React.useState does not reload state from props

Functional components where we use useState to set initial values to our variable, if we pass initial value through props, it will always set same initial value until you don't make use of useEffect hook,

for example your case this will do your job

 React.useEffect(() => {
  }, [props.user])

The function passed to useEffect will run after the render is committed to the screen.

By default, effects run after every completed render, but you can choose to fire them only when certain values have changed.


if you pass only one argument to useEffect it will run this method after every render you can decide when to fire this FunctionYouWantToRunAfterEveryRender by passing second argument to useEffect

React.useEffect(FunctionYouWantToRunAfterEveryRender, [props.user])

as you notice i am passing [props.user] now useEffect will only fire this FunctionYouWantToRunAfterEveryRender function when props.user is changed

i hope this helps your understanding let me know if any improvements are required thanks

I've seen almost all the answers to this question promoting a bad pattern: updating state as a result of a prop change inside a useEffect call. The useEffect hook is used for synchronizing your React components with external systems. Using it for synchronizing React states can potentially lead to bugs (because re-renders caused by other effects can lead to unintended state updates). A better solution would be to trigger a reconciliation with a key prop change in the <Avatar /> component from its parent:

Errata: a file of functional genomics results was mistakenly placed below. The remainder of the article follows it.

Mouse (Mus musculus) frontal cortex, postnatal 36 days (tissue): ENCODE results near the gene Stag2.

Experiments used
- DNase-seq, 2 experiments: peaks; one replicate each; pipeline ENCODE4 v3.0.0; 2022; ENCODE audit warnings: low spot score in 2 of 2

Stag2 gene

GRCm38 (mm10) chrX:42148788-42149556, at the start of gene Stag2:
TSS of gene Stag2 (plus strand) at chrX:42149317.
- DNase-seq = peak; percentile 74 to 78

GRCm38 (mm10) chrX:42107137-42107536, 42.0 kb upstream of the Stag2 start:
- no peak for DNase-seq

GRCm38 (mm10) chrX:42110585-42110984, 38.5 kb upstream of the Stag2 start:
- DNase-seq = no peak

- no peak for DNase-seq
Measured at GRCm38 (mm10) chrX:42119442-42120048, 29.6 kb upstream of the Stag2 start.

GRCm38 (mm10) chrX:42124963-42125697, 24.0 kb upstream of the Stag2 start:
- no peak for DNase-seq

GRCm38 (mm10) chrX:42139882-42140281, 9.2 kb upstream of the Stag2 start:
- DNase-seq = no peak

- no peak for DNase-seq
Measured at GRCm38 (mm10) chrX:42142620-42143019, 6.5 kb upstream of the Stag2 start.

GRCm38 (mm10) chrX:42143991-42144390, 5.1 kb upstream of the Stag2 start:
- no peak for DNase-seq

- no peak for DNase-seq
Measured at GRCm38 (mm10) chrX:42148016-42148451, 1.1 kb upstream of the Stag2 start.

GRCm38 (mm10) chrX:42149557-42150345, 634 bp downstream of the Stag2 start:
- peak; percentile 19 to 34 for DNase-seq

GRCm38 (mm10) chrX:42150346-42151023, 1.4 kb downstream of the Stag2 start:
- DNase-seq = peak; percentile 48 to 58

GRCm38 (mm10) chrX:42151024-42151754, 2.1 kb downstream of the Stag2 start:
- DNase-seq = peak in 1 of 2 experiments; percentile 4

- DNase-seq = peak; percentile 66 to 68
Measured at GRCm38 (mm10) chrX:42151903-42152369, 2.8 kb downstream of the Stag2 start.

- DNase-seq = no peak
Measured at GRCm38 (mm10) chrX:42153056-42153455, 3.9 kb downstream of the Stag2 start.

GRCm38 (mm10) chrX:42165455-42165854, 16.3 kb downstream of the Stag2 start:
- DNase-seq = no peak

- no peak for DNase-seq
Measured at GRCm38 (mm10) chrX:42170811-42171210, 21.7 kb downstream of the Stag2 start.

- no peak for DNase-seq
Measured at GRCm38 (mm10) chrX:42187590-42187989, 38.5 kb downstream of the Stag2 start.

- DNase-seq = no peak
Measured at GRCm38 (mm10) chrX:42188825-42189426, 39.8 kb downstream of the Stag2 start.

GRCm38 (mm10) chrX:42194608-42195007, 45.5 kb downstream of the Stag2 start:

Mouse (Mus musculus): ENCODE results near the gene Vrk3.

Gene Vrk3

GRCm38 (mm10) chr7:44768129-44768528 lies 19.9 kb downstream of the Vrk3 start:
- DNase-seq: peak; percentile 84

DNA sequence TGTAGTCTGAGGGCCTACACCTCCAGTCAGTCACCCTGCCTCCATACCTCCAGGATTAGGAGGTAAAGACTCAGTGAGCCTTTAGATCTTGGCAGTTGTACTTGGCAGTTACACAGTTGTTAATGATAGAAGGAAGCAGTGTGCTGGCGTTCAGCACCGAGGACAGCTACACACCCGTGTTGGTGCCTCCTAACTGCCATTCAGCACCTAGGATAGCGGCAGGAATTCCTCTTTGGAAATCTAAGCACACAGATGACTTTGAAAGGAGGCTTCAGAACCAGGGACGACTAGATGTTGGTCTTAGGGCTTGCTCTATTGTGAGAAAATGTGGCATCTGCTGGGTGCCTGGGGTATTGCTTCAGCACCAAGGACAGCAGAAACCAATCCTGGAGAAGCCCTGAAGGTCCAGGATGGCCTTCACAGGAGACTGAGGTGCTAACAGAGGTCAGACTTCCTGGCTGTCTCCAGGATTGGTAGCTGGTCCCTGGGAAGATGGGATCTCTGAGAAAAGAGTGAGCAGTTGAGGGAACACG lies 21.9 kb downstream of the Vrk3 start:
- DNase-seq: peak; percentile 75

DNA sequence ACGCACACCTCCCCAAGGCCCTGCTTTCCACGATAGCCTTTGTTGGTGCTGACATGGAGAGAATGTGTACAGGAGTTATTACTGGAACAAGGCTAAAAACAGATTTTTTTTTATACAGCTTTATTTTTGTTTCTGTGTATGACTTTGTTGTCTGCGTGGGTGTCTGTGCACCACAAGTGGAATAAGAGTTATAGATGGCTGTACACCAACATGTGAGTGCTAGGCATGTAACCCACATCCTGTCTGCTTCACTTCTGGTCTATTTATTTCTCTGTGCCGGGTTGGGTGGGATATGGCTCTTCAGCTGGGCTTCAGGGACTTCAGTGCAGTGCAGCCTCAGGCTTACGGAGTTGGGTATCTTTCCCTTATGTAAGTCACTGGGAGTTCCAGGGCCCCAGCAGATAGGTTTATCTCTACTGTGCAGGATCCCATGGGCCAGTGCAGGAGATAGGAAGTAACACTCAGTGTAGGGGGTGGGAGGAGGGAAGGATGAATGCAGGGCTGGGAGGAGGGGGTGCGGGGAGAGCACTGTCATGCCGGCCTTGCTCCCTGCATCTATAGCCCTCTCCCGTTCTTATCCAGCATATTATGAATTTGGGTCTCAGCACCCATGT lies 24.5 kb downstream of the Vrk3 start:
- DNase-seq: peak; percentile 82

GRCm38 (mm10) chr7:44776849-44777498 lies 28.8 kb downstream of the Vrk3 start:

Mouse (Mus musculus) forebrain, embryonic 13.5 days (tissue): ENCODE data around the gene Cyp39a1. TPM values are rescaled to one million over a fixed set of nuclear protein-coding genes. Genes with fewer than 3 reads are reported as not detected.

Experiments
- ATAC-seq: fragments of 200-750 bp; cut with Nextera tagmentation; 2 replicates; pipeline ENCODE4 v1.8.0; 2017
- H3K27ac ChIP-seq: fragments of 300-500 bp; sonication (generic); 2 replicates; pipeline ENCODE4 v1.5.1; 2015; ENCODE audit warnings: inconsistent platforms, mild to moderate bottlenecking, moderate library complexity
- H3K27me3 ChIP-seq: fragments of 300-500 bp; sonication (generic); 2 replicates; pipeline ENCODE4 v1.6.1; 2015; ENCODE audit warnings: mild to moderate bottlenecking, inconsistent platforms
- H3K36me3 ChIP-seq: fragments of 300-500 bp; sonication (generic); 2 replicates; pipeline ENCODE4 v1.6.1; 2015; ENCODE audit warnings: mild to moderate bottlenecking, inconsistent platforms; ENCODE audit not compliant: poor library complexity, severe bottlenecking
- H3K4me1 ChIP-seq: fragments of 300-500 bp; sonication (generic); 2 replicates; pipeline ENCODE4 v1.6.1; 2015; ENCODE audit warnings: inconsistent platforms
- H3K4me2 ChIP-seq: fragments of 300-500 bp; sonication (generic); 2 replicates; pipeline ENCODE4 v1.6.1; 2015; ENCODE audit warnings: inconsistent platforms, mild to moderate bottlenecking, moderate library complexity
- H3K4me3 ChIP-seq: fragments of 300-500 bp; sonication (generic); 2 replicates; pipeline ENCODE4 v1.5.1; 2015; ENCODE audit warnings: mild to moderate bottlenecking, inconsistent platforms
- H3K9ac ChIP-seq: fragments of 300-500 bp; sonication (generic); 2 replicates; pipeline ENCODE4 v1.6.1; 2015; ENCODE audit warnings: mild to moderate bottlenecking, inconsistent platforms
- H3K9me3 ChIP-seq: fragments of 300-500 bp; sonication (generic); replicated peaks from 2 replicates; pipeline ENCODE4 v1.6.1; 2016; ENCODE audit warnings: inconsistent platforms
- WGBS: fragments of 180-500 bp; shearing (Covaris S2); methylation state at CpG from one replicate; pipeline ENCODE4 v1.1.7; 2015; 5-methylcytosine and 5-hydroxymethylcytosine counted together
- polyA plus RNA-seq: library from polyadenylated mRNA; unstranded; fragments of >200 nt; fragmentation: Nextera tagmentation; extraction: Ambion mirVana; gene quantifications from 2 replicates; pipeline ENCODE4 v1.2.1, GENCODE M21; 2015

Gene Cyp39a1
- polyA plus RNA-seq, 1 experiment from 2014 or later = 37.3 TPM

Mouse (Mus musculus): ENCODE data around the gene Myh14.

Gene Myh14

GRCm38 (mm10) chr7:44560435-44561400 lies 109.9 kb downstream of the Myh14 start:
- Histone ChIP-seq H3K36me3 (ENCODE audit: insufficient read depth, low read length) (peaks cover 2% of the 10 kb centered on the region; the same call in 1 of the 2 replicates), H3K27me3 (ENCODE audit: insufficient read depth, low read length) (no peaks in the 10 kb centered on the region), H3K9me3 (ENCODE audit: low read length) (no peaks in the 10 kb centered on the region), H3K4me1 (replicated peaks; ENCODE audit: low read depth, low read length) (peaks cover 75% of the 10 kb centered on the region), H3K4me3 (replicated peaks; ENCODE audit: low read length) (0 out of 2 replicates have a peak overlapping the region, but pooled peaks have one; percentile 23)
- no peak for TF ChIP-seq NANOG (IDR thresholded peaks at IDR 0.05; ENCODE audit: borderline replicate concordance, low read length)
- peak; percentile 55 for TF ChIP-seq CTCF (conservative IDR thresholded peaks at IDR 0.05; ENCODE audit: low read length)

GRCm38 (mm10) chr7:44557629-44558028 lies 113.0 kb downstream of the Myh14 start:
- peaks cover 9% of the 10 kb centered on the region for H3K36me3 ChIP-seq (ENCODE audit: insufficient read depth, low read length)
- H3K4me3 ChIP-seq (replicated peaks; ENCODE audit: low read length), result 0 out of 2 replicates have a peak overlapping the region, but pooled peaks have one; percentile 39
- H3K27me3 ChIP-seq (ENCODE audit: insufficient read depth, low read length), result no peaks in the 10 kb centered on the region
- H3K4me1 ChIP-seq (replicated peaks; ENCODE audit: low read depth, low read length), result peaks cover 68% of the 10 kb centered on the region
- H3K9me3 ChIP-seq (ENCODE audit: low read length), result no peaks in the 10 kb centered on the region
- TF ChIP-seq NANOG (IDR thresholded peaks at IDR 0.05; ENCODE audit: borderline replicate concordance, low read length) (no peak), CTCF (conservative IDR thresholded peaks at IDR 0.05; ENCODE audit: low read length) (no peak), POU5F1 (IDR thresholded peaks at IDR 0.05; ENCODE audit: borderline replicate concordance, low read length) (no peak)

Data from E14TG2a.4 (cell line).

// App.jsx
function App() {
   // ...logic here
   return <Avatar initialUser={user} key={} />

// Avatar.jsx
function Avatar({ initialUser }) {
 // I suppose you need this component to manage it's own state 
 // otherwise you can get rid of this useState altogether.
  const [user, setUser] = React.useState(initialUser);
  return user.avatar ? (
    <img src={user.avatar} />
  ) : (

You can think of that key prop in this case as the dependency array of useEffect, but you won't be triggering unintended state changes as a result of unexpected useEffect calls triggered by the component renders.

You can read more about this here: Putting Props To State

And more info on how useEffect might be a foot gun, here:

You Might Not Need an Effect

The argument passed to useState is the initial state much like setting state in constructor for a class component and isn't used to update the state on re-render

If you want to update state on prop change, make use of useEffect hook

function Avatar(props) {
  const [user, setUser] = React.useState({...props.user});

  React.useEffect(() => {
  }, [props.user])

  return user.avatar ? 
         (<img src={user.avatar}/>)
        : (<p>Loading...</p>);

Working demo